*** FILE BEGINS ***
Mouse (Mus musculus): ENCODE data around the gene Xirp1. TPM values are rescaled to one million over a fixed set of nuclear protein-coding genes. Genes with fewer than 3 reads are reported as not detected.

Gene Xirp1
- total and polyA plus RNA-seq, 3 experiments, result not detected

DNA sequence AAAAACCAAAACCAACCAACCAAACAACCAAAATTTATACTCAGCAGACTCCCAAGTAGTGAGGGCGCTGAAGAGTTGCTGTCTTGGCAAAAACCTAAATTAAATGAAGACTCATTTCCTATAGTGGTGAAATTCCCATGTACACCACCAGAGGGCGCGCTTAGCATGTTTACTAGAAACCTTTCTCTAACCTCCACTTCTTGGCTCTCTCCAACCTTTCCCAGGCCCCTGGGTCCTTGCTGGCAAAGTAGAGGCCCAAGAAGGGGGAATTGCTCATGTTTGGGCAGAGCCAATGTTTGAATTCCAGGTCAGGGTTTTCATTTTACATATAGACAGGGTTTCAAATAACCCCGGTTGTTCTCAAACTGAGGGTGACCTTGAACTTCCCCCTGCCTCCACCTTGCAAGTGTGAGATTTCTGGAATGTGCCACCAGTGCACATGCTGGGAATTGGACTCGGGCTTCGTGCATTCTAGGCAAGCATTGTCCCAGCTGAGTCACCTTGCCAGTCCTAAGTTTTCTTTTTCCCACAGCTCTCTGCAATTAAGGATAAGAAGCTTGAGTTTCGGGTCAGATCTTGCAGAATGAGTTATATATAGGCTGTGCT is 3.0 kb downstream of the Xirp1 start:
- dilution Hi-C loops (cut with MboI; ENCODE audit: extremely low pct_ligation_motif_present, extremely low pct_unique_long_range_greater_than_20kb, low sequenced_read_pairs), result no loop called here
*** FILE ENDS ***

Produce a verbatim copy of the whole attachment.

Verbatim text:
Mouse (Mus musculus): ENCODE data around the gene Xirp1. TPM values are rescaled to one million over a fixed set of nuclear protein-coding genes. Genes with fewer than 3 reads are reported as not detected.

Gene Xirp1
- total and polyA plus RNA-seq, 3 experiments, result not detected

DNA sequence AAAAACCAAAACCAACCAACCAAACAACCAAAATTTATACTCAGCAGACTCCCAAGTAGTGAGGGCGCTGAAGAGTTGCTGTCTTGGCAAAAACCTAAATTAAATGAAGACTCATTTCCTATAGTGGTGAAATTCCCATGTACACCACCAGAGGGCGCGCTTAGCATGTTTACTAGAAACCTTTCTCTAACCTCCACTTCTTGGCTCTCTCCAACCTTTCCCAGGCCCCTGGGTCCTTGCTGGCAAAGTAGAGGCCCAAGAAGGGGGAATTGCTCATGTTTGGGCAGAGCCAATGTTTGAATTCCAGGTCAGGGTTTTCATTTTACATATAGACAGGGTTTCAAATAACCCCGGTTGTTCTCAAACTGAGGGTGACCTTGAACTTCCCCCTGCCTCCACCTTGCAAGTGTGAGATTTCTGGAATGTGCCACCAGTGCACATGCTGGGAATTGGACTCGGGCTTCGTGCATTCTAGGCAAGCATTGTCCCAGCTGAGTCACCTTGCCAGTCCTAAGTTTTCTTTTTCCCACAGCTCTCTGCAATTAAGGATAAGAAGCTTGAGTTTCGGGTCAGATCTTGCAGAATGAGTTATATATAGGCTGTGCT is 3.0 kb downstream of the Xirp1 start:
- dilution Hi-C loops (cut with MboI; ENCODE audit: extremely low pct_ligation_motif_present, extremely low pct_unique_long_range_greater_than_20kb, low sequenced_read_pairs), result no loop called here